"Nonsense. If you'd stopped feeling you wouldn't be here now asking me if you'll ever be happy again."

"Wanting to be happy and feeling a emotion are two terribly different things."

"You think want, when not coupled with a basic human need like hunger or thirst, isn't an emotion?"

"I'd have to argue that feeling emotion is a basic human need."

"You're not just puerile, Ilion," she said, sighing. "You're infuriating."

"It's part of my charm. Anything else? Am I hideous? Am I irritating? Am I a love-less, sex-less, hermit of a human with a dehydrated heart, tougher to chew than nails?"

"Maybe. I'm no judge of such things."

"You are infuriating. You've been talking to me for a quarter hour and you haven't said a thing."

"You want to know what I really think, Ilion? I hesitate to tell you as usually when I do you shoot me down like an enemy jet. You come asking for advice and opinion when all you really want is reinforcement of your own."

"... I won't deny that, but I won't admit to it either," I said, reserved, feeling mildly nauseous.

"A fair trade."

There was silence then and I stared at her. She looked sad, really. Honestly, heart-deep in remorse for things she'd said and things I'd done in response to them.

"I'm sorry, Tegan," I said finally. I couldn't stand to see her like that. "I want to hear what you think. I always want to hear what you think."

"You will be loved, Ilion. Trust me on that. Someday you'll meet someone who has just enough in common with you, but also a creative outstanding spark that keeps you coming to her, desperate to get to know her, desperate to discover what makes her tick. You'll watch her move and wonder how no one else in the world could have never noticed it before. You'll reach out to touch her and your heart will pound like the gears of a ship sailing full speed. Just her proximity will send electric shocks across your skin, the feel of her clothing against your fingertips will send the hairs on your next into their own erotic praise to Zeus. You'll fall faster and harder and feel wonderful things you could have never felt for Melia Morey. You will love her with your very being. You'll feel as if you could give the next fifty years of your life just to spend an afternoon with her, doing something completely mundane and stupid. Like playing chess."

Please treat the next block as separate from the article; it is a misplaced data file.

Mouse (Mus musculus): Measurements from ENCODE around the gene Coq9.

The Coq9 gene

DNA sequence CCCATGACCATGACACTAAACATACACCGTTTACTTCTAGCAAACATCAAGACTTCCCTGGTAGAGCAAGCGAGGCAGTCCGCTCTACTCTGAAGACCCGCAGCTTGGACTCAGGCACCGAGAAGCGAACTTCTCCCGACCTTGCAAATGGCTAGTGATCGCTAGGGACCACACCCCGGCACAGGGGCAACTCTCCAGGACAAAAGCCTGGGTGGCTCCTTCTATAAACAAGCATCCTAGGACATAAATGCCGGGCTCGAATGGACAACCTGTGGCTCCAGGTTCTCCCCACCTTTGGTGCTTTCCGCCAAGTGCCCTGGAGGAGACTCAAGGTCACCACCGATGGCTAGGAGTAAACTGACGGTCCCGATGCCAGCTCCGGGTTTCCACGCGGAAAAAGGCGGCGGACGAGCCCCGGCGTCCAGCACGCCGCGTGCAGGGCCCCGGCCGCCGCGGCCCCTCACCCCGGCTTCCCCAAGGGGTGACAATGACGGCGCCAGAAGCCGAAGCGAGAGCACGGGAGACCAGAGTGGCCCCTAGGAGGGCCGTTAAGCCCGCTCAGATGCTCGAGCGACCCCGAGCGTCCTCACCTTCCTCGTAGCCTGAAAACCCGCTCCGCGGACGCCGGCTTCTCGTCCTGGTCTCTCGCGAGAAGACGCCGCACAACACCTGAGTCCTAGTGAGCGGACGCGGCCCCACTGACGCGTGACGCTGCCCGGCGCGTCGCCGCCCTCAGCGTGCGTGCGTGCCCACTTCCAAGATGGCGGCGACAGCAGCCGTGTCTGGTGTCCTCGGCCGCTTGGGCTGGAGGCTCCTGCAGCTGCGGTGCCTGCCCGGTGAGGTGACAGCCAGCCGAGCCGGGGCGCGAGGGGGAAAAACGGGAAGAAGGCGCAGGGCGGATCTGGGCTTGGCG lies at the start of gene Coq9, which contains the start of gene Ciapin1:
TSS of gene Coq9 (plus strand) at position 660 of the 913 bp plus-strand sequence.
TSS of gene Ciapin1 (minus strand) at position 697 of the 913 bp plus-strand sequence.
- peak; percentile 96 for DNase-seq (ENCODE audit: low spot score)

I smiled at that remark.

"I only play chess with you, Tegan."

"Something else then. Maybe you'll find a girl who can build rainbows. You'll build the planes and she'll build the rainbows, and you'll live in the sky and the clouds."

"Building planes and building rainbows are two completely different things, Tegan."

"You're doing this to piss me off. You have to stop denying me and absorb what I'm saying to you. I'm scared for you, if you don't. If you go on living like this, thinking there's something wrong with you, thinking you're lacking something just because your aren't thinking the exact same levittown thoughts that everyone else is thinking. You're special, Ilion. Someday you'll find a girl that understands that and can show you that. You just have to look. She could be anywhere from the eastern coast to the western coast of the most eastern land, and the water that separates them. But she's out there. She's somewhere. Go look. Find her, and then come back and tell me you're not anything."

She just kept going. She was ranting now, vomiting words at ninety beats per minute. She threw so much emotion into the lecture that I couldn't interrupt. I didn't even know what to say when she finally finished. She couldn't even look at me; I thought she might be crying.

"Do you feel that way?"

"What? What do you mean? We're not talking about me. We're talking about you Ilion. Havne't you paid any attention? Honestly, I..."

"It was just a simple question, Tegan. I see no reason you should be so defensive. You speak from emotion, I can tell. You're not just speculating. You've found him, haven't you? The man that makes you feel that way? Who paints your rainbows?"

"I thought I had. Some of us can't build planes the way you can, Ilion."

She started away, head bowed and hair in her face. She walked as if she had been defeated, as if a tremendous failure had left her with nothing. She looked, just sad. She looked so incredibly sad. Perhaps even, possibly... heartbroken.

"Tegan, wait. Who was it? Who did this to you?"

"Don't worry about it, Ilion. It isn't his fault he favors standing around in this tiny town, playing afternoon chess with me when he should be out looking for a rainbow with more colors than just blue."

She left then, gone eons before I could even begin to process what she had told me. I touched the rock she had been sitting on and felt a breeze send a chill up my arm.

"She's right," I admitted finally. "I am puerile."

Sunday, December 17

Nightmare of You